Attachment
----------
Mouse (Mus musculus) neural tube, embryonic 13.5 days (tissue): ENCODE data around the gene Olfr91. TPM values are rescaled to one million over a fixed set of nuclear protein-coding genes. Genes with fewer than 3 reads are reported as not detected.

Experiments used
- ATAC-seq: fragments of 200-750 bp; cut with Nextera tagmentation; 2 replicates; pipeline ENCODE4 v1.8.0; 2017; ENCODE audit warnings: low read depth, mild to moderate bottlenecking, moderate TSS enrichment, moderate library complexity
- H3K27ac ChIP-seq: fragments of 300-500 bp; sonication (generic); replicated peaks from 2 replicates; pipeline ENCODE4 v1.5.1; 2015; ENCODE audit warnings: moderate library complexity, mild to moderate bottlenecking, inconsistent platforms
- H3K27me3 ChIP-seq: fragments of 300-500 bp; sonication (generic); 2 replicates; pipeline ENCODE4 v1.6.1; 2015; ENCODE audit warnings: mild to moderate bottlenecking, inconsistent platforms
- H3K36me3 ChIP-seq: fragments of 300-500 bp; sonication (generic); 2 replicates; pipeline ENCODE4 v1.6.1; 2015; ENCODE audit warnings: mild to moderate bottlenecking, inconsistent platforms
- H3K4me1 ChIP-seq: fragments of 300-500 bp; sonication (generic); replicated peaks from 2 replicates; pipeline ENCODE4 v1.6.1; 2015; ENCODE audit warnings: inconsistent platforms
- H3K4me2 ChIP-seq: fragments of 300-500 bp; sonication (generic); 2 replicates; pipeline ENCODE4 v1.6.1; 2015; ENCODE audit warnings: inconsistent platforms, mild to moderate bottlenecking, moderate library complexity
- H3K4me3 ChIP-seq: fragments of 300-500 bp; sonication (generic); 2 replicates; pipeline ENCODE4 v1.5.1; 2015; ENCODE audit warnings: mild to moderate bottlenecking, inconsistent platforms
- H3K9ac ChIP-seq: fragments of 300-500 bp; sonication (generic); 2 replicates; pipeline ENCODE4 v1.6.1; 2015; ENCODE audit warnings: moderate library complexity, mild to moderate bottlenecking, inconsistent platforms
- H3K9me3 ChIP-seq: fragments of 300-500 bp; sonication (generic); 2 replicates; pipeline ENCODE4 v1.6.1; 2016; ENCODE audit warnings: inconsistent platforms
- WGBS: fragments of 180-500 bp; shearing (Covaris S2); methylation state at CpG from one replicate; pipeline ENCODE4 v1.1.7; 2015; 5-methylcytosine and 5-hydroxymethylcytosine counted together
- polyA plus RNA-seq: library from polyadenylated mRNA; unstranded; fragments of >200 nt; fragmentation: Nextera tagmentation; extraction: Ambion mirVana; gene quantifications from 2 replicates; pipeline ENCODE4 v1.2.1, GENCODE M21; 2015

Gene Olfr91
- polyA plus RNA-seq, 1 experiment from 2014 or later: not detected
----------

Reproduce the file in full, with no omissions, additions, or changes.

Mouse (Mus musculus) neural tube, embryonic 13.5 days (tissue): ENCODE data around the gene Olfr91. TPM values are rescaled to one million over a fixed set of nuclear protein-coding genes. Genes with fewer than 3 reads are reported as not detected.

Experiments used
- ATAC-seq: fragments of 200-750 bp; cut with Nextera tagmentation; 2 replicates; pipeline ENCODE4 v1.8.0; 2017; ENCODE audit warnings: low read depth, mild to moderate bottlenecking, moderate TSS enrichment, moderate library complexity
- H3K27ac ChIP-seq: fragments of 300-500 bp; sonication (generic); replicated peaks from 2 replicates; pipeline ENCODE4 v1.5.1; 2015; ENCODE audit warnings: moderate library complexity, mild to moderate bottlenecking, inconsistent platforms
- H3K27me3 ChIP-seq: fragments of 300-500 bp; sonication (generic); 2 replicates; pipeline ENCODE4 v1.6.1; 2015; ENCODE audit warnings: mild to moderate bottlenecking, inconsistent platforms
- H3K36me3 ChIP-seq: fragments of 300-500 bp; sonication (generic); 2 replicates; pipeline ENCODE4 v1.6.1; 2015; ENCODE audit warnings: mild to moderate bottlenecking, inconsistent platforms
- H3K4me1 ChIP-seq: fragments of 300-500 bp; sonication (generic); replicated peaks from 2 replicates; pipeline ENCODE4 v1.6.1; 2015; ENCODE audit warnings: inconsistent platforms
- H3K4me2 ChIP-seq: fragments of 300-500 bp; sonication (generic); 2 replicates; pipeline ENCODE4 v1.6.1; 2015; ENCODE audit warnings: inconsistent platforms, mild to moderate bottlenecking, moderate library complexity
- H3K4me3 ChIP-seq: fragments of 300-500 bp; sonication (generic); 2 replicates; pipeline ENCODE4 v1.5.1; 2015; ENCODE audit warnings: mild to moderate bottlenecking, inconsistent platforms
- H3K9ac ChIP-seq: fragments of 300-500 bp; sonication (generic); 2 replicates; pipeline ENCODE4 v1.6.1; 2015; ENCODE audit warnings: moderate library complexity, mild to moderate bottlenecking, inconsistent platforms
- H3K9me3 ChIP-seq: fragments of 300-500 bp; sonication (generic); 2 replicates; pipeline ENCODE4 v1.6.1; 2016; ENCODE audit warnings: inconsistent platforms
- WGBS: fragments of 180-500 bp; shearing (Covaris S2); methylation state at CpG from one replicate; pipeline ENCODE4 v1.1.7; 2015; 5-methylcytosine and 5-hydroxymethylcytosine counted together
- polyA plus RNA-seq: library from polyadenylated mRNA; unstranded; fragments of >200 nt; fragmentation: Nextera tagmentation; extraction: Ambion mirVana; gene quantifications from 2 replicates; pipeline ENCODE4 v1.2.1, GENCODE M21; 2015

Gene Olfr91
- polyA plus RNA-seq, 1 experiment from 2014 or later: not detected